Ideas of impermanence and the temporal qualities of nature developed following the artist’s move to Thailand in 2015. Day said that ‘temporality had a huge effect on my thinking and changed how I thought about life in general, but it took a while to sink in.’ She found herself in a new country where the urban and natural environments were in a constant state of flux, and the boundary between nature and built areas was increasingly fluid. She recalled, ‘they have a lot of rampant plants that grow into the building and rubble on the side of the road … you’re always seeing this kind of decay and regrowth … it made me very aware of life in spaces when they are empty.’

The shifting border between nature, the human body and organic forms continues to fascinate Day. The 2009 publication The Invisible Kingdom by Idan Ben-Barak – which showed how microscopic germs, bacteria and viruses have a massive effect on humankind –had a profound impact on Day. She is drawn to the tiny things we cannot see, the microscopic growths that can ultimately affect our lives in dramatic ways.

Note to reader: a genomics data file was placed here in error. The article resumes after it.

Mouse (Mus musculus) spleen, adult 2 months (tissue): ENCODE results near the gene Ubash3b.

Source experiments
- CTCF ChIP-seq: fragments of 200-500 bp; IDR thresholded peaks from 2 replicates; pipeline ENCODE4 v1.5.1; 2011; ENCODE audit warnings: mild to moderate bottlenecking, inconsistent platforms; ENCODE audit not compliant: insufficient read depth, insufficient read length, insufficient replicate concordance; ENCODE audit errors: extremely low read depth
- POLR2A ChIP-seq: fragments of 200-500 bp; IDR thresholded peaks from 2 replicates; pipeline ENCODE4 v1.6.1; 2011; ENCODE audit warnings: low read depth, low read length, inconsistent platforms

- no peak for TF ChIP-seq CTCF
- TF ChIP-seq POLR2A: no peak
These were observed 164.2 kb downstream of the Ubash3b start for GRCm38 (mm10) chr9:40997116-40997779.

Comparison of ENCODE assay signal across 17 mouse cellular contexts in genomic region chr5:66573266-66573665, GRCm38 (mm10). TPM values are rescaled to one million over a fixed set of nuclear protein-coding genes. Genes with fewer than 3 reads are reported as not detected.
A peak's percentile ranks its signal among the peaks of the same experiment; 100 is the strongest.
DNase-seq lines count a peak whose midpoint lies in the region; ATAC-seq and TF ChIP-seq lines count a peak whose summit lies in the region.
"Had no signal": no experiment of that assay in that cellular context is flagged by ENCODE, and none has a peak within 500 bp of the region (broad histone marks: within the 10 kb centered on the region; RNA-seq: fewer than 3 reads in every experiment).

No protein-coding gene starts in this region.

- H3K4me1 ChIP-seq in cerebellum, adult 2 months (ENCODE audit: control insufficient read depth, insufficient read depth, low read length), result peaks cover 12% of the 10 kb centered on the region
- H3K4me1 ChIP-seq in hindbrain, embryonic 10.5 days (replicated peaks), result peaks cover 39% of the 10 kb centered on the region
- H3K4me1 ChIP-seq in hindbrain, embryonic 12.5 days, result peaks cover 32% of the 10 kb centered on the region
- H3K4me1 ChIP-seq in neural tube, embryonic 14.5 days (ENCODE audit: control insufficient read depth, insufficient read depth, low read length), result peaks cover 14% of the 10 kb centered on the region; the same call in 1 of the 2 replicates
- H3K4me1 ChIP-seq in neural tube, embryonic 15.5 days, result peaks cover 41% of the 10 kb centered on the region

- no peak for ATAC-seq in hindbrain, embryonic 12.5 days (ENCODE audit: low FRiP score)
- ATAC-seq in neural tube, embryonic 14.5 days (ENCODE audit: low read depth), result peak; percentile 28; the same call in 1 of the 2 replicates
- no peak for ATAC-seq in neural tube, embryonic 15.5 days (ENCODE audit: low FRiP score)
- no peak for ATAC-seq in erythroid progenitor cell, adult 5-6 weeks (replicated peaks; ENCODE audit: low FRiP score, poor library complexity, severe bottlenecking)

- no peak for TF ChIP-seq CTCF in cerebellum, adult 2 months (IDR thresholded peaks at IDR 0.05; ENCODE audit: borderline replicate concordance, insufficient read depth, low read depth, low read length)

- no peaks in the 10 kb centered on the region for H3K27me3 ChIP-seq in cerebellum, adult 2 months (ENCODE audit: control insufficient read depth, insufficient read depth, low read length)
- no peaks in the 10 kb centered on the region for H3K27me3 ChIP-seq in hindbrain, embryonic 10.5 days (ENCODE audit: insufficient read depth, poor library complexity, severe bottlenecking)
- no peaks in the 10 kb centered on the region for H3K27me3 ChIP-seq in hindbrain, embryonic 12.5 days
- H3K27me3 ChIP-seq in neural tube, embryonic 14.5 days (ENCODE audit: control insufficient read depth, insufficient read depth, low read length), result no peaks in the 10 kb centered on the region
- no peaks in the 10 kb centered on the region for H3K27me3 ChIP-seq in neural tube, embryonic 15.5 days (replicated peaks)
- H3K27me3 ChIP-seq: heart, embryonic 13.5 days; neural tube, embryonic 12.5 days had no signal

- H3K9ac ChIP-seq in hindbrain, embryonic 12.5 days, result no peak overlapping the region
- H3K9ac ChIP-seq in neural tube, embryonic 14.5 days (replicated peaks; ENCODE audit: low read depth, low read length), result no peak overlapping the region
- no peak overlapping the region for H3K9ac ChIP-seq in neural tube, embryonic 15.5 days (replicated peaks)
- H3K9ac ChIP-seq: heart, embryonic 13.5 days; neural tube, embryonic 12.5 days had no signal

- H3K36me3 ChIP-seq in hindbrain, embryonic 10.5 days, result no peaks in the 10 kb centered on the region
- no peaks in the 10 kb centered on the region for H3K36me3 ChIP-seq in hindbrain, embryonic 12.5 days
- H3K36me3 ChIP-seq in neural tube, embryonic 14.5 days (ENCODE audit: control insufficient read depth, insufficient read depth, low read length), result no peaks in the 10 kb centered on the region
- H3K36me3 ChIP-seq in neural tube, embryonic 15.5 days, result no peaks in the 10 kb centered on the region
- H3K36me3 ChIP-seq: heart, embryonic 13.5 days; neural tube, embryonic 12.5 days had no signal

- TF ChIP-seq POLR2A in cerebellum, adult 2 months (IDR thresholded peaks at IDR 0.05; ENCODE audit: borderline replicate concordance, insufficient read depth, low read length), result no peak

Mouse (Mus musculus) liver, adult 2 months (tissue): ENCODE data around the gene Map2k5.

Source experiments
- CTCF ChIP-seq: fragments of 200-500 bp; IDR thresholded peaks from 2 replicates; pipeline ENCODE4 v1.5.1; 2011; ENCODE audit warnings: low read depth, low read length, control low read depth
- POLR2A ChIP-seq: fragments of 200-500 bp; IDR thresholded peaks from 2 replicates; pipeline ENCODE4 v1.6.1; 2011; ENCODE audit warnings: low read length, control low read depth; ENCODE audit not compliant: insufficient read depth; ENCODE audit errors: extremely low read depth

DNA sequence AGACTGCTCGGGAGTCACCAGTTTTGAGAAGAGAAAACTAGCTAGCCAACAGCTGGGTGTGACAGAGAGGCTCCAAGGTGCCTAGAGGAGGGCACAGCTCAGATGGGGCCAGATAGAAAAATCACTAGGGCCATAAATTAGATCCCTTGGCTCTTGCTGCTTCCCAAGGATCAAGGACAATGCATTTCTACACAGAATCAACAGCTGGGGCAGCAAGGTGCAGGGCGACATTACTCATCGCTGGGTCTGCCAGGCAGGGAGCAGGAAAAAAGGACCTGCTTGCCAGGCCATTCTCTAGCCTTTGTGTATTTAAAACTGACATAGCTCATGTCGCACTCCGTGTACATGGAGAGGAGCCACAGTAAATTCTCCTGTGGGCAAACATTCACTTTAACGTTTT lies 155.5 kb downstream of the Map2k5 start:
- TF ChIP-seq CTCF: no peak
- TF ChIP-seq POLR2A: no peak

Day engages with a wide calibre of materials including silicone, salt, hair, sawdust, rice, thread, fabric and light, which pave the creation of her ideas. The techniques and materials that she employs are carefully selected for their malleability as well as their ability to evoke memories and emotional connotations. Day initially studied textiles at the ANU School of Art, before studying sculpture during her Honours year, graduating in 2009. Unsurprisingly a number of her sculptural works include textiles and aspects of sewing. Disturbed Air features fabric, thread, and embroidery conjuring an ethereal feel. Needlework is traditionally seen as a domestic craft with connotations of maternal care and nurture, however in the context of Disturbed Air this gentle image is shadowed with visceral connotations of surgery and sutured skin.